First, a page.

Unfortunately for Evans, her short-lived Facebook group eventually came to theattention of her school principal.
7
Two months after Evans removed the group fromFacebook, the principal suspended her.
8
The school also transferred her from AdvancedPlacement to less honors-oriented classes.
9
 
Her principal stated that Evans’ Facebook group constituted ―cyberbullying‖ and ―disruptive behavior.‖
10
According to one
assistant director for the school district, the principal’s decision was based on ―thedistrict’s code book and policy.‖
11
Evans served her suspension time and ultimatelygraduated from high school.
12
Now in college, Evans is fearful of the damage done to herpermanent record as a result of her suspension.
13
In response, Evans has sued her formerprincipal, alleging that he violated her First Amendment rights.
14
 
Unfortunately for the many students who use websites like Facebook, Evans’ case
is not unique. Schools across the country are increasingly punishing students for theirInternet activities, particularly targeting behavior on social networking websites such asFacebook. Schools have struggled to discern, however, when they can properly disciplinestud
ents for their online activities. The few judicial opinions examining student ―cyber speech‖ have offered little clarity as to when educational institutions may properly
sanction student Internet speech. Indeed, courts have struggled to apply Supreme Courtprecedent regarding student speech rights to the ever-expanding context of the Internet.As a result, those courts that have attempted to extend Supreme Court student speech jurisprudence to online speech have produced inconsistent and unclear rulings.The purpose of this article is to examine the unique legal nature of student cyberspeech, particularly concentrating on social networking websites such as Facebook.Additionally, this article will discuss the seminal Supreme Court precedents that addresstraditional public student speech and how those precedents may apply to student Internetspeech. Moreover, there will be an analysis of the disparate treatment that current courts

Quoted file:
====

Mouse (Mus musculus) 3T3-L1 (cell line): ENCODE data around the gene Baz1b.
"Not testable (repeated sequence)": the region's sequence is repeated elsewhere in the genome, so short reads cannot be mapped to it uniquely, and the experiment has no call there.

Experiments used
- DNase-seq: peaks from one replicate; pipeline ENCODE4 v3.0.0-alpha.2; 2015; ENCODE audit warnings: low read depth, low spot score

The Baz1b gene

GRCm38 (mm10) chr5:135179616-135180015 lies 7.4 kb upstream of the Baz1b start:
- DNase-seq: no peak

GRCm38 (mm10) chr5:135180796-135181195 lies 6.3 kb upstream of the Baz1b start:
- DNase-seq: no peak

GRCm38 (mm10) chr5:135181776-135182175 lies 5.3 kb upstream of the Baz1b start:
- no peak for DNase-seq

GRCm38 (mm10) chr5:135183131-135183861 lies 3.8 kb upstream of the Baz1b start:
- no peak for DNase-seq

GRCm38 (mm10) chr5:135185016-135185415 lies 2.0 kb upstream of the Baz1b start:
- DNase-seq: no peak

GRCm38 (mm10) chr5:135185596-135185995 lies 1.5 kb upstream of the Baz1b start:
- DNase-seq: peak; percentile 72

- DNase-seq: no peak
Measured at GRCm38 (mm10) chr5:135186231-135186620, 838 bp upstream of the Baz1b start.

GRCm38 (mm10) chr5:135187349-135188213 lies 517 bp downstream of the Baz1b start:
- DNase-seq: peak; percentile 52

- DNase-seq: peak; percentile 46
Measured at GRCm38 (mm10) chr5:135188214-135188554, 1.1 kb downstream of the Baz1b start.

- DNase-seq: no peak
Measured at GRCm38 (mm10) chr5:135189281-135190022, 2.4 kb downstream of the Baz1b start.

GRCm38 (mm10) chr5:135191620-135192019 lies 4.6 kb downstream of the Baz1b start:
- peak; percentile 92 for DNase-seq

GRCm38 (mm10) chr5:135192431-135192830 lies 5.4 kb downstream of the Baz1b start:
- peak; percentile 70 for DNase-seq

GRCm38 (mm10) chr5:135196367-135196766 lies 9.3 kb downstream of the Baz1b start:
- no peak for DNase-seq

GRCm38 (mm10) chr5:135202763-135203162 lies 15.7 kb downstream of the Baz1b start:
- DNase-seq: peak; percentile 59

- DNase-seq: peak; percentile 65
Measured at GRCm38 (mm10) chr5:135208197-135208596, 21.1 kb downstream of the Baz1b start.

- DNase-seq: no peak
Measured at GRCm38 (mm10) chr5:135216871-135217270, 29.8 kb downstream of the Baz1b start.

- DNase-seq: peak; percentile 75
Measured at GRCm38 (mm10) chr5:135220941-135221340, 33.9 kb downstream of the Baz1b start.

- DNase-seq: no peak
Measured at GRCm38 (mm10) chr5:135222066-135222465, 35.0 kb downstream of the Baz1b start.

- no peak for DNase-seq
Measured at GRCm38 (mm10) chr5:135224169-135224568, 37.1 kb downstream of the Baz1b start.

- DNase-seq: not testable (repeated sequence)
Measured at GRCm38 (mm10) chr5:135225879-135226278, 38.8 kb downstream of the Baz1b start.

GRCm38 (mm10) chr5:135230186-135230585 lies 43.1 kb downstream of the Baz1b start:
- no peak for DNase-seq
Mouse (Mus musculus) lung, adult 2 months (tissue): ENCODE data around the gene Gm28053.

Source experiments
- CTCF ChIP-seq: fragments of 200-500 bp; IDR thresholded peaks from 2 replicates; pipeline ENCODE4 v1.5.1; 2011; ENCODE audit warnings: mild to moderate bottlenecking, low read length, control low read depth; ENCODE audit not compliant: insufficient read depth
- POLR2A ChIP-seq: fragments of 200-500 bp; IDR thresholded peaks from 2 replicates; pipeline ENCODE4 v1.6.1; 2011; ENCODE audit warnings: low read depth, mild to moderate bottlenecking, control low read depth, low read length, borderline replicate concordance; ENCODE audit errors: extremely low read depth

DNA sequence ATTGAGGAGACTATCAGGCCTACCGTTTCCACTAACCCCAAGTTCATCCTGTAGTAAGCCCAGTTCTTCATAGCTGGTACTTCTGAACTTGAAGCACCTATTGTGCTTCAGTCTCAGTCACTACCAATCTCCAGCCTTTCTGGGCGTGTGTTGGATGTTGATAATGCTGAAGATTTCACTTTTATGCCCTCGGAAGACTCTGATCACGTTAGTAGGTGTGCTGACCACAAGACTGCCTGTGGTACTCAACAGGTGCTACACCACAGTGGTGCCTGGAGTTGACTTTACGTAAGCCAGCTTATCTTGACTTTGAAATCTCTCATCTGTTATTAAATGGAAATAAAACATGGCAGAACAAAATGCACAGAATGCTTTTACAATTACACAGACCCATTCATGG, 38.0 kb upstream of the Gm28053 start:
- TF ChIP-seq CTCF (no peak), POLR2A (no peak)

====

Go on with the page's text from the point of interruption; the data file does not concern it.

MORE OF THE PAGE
have given to students’ First Amendment rights with regard to online spee
ch. Finally,this article will summarize the tests that scholars have proposed for analyzing studentInternet speech, and will add to the present scholarship by proposing a new test mostappropriate for analyzing student cyber speech. Unlike present offerings, the proposed
test addresses when courts should consider student Internet speech to be ―on
-
campus,‖
6
 
 Id.
 
7
 
 Id.
It is worth noting here that although Evans attended a charter high school, the school is run by thecity in which it is located and follows the same disciplinary guidelines as the Broward County PublicSchools. Indeed, the assistant director for the school district who oversees expulsions stated that Evanswould have faced the same punishment had she been a county public high school student.
 Id.
 
8
 
 Id.
 
9
 
 Id.
 
10
 
 Id.
 
11
 
 Id.
 
12
 
 Id.
 
13
 
See id.
 
14
 
 Id.